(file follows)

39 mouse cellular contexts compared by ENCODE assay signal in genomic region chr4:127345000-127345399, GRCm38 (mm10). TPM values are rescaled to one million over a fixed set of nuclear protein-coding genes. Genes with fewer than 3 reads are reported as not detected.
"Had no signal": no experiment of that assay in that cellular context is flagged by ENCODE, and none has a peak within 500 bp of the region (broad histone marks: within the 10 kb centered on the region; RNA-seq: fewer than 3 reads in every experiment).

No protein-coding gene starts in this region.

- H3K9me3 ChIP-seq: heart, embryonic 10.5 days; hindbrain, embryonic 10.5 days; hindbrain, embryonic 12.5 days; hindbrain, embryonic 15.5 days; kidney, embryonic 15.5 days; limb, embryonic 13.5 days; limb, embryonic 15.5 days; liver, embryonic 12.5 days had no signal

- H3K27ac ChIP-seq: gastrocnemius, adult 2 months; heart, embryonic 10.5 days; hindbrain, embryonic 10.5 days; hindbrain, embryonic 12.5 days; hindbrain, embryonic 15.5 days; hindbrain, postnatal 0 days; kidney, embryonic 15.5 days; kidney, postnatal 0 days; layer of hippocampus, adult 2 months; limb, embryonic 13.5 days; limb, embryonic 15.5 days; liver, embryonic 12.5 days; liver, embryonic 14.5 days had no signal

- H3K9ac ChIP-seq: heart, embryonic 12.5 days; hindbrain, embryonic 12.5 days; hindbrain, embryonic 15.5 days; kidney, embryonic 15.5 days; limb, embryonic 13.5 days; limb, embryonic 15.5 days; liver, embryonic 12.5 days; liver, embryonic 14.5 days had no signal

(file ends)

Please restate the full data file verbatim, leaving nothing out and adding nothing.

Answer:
39 mouse cellular contexts compared by ENCODE assay signal in genomic region chr4:127345000-127345399, GRCm38 (mm10). TPM values are rescaled to one million over a fixed set of nuclear protein-coding genes. Genes with fewer than 3 reads are reported as not detected.
"Had no signal": no experiment of that assay in that cellular context is flagged by ENCODE, and none has a peak within 500 bp of the region (broad histone marks: within the 10 kb centered on the region; RNA-seq: fewer than 3 reads in every experiment).

No protein-coding gene starts in this region.

- H3K9me3 ChIP-seq: heart, embryonic 10.5 days; hindbrain, embryonic 10.5 days; hindbrain, embryonic 12.5 days; hindbrain, embryonic 15.5 days; kidney, embryonic 15.5 days; limb, embryonic 13.5 days; limb, embryonic 15.5 days; liver, embryonic 12.5 days had no signal

- H3K27ac ChIP-seq: gastrocnemius, adult 2 months; heart, embryonic 10.5 days; hindbrain, embryonic 10.5 days; hindbrain, embryonic 12.5 days; hindbrain, embryonic 15.5 days; hindbrain, postnatal 0 days; kidney, embryonic 15.5 days; kidney, postnatal 0 days; layer of hippocampus, adult 2 months; limb, embryonic 13.5 days; limb, embryonic 15.5 days; liver, embryonic 12.5 days; liver, embryonic 14.5 days had no signal

- H3K9ac ChIP-seq: heart, embryonic 12.5 days; hindbrain, embryonic 12.5 days; hindbrain, embryonic 15.5 days; kidney, embryonic 15.5 days; limb, embryonic 13.5 days; limb, embryonic 15.5 days; liver, embryonic 12.5 days; liver, embryonic 14.5 days had no signal